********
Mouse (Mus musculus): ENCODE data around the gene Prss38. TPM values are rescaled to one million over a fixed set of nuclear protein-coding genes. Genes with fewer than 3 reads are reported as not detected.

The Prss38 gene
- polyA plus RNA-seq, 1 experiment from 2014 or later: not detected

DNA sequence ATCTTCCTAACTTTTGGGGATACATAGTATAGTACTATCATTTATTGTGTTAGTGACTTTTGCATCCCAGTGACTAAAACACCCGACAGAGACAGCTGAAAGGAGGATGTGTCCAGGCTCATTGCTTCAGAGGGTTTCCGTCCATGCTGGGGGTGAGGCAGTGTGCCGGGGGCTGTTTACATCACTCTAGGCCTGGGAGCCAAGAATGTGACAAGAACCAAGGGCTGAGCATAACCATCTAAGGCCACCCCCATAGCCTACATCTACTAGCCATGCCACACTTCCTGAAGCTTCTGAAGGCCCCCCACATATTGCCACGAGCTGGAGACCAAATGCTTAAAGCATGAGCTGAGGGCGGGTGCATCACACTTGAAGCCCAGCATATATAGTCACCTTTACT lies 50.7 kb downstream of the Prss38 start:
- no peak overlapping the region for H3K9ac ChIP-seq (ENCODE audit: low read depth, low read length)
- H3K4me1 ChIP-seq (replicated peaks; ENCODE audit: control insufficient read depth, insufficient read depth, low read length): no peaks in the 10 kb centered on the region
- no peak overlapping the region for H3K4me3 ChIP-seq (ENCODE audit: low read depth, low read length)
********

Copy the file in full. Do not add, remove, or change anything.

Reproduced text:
Mouse (Mus musculus): ENCODE data around the gene Prss38. TPM values are rescaled to one million over a fixed set of nuclear protein-coding genes. Genes with fewer than 3 reads are reported as not detected.

The Prss38 gene
- polyA plus RNA-seq, 1 experiment from 2014 or later: not detected

DNA sequence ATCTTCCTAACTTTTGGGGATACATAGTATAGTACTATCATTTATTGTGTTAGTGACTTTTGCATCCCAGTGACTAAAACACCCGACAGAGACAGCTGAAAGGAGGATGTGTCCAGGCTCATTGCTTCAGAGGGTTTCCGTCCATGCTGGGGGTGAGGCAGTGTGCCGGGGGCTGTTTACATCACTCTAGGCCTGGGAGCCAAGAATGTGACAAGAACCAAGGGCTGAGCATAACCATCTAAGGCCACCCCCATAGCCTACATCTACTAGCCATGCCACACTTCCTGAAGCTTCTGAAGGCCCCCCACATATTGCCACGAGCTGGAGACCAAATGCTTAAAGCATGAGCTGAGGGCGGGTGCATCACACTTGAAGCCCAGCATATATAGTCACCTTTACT lies 50.7 kb downstream of the Prss38 start:
- no peak overlapping the region for H3K9ac ChIP-seq (ENCODE audit: low read depth, low read length)
- H3K4me1 ChIP-seq (replicated peaks; ENCODE audit: control insufficient read depth, insufficient read depth, low read length): no peaks in the 10 kb centered on the region
- no peak overlapping the region for H3K4me3 ChIP-seq (ENCODE audit: low read depth, low read length)